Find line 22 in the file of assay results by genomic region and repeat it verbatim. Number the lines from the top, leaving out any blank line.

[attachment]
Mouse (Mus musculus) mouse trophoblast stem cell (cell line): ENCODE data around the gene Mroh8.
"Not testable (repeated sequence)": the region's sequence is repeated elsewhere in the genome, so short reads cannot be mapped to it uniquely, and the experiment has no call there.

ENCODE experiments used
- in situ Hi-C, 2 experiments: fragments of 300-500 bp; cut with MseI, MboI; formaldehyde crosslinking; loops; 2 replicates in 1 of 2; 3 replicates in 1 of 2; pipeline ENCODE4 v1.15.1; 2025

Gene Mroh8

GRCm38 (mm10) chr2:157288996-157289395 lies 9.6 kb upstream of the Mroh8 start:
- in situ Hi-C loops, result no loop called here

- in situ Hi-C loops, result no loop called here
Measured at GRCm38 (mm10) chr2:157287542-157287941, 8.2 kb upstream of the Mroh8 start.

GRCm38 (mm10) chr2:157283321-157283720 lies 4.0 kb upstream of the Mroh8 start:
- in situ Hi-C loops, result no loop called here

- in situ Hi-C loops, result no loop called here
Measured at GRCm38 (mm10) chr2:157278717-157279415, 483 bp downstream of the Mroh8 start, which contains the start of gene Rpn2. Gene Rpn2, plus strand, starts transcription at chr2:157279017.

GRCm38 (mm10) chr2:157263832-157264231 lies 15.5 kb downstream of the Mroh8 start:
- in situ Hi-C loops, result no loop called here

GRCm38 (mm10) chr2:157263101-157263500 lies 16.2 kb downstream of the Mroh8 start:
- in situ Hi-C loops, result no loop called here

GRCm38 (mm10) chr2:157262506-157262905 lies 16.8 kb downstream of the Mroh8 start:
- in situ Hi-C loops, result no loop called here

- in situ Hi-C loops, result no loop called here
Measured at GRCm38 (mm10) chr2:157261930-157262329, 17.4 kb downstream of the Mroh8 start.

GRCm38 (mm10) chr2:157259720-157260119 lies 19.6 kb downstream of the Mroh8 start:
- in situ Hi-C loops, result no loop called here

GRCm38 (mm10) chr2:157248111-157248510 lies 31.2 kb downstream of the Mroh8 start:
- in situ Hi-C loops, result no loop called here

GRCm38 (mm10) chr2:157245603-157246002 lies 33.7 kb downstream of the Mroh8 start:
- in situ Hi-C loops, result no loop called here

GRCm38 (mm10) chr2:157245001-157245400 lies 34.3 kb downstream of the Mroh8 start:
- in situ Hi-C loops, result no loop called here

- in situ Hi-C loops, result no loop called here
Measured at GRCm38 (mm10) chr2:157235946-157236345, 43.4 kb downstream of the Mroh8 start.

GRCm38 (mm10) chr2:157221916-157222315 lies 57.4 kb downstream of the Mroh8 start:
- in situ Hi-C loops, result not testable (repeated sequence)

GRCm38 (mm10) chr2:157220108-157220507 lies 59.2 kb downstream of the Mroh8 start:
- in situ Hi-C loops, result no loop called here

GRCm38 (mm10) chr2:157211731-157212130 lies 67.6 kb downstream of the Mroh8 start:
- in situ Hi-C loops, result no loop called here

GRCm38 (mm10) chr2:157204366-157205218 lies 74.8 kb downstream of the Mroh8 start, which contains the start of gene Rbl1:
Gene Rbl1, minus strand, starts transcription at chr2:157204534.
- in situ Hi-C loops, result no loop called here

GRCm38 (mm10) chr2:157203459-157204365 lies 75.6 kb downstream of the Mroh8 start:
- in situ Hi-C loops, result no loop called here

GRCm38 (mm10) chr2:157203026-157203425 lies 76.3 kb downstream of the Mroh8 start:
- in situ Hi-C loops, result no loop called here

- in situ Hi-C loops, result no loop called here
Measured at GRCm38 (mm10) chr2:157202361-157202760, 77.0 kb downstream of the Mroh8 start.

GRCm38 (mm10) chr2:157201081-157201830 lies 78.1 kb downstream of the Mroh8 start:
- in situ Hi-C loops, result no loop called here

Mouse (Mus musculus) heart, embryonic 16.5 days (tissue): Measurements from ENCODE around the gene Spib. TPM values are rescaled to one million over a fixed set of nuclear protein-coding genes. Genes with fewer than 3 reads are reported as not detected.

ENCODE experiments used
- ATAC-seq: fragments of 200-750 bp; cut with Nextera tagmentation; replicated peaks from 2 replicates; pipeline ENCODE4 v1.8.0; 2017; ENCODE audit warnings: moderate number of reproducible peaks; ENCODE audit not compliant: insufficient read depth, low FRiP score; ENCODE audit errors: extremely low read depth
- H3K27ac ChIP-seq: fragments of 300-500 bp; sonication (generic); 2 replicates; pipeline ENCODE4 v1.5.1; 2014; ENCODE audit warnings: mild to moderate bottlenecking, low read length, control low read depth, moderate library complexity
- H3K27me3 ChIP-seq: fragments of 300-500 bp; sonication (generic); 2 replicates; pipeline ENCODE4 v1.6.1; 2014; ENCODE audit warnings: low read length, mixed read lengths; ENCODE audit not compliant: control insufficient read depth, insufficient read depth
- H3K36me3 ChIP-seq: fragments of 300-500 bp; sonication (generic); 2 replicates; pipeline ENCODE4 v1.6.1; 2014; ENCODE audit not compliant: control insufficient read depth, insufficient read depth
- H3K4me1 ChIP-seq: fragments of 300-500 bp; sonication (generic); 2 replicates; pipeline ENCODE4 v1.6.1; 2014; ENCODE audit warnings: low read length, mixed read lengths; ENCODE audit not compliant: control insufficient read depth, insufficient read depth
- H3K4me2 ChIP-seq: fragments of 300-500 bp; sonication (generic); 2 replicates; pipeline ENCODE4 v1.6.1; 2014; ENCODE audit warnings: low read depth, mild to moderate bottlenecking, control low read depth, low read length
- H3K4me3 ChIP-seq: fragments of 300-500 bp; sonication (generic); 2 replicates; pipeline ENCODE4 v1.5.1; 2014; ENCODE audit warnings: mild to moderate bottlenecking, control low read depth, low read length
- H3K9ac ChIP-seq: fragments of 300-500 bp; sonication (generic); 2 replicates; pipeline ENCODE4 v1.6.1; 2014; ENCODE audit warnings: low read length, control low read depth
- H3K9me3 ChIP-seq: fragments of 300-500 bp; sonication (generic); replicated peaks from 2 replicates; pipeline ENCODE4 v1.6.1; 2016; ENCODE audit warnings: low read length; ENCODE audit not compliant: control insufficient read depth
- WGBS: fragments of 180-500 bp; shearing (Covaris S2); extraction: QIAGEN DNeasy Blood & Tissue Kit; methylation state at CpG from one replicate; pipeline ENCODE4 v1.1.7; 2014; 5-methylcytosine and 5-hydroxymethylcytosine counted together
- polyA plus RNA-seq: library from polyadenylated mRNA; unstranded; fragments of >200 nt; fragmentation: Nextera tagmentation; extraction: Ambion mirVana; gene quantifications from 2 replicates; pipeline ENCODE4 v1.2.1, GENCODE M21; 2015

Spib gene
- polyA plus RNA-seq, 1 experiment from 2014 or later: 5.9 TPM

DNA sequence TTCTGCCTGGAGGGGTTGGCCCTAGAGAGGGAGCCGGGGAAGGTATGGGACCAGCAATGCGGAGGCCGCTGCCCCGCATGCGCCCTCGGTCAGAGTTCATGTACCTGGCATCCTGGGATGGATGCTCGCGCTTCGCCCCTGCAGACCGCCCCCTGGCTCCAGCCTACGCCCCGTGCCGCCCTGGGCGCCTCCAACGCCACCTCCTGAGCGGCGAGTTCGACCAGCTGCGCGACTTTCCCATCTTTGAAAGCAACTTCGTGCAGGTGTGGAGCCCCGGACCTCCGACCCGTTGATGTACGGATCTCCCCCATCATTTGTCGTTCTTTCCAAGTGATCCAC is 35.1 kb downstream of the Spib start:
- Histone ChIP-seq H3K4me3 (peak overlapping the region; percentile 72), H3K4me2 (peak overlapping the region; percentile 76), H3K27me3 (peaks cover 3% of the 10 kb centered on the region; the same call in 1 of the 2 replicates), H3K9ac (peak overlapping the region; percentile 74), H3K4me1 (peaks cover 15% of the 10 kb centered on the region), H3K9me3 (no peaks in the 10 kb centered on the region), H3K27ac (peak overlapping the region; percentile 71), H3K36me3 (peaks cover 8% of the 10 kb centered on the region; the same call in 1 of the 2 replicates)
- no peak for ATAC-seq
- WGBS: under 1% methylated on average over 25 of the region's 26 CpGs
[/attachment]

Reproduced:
GRCm38 (mm10) chr2:157259720-157260119 lies 19.6 kb downstream of the Mroh8 start: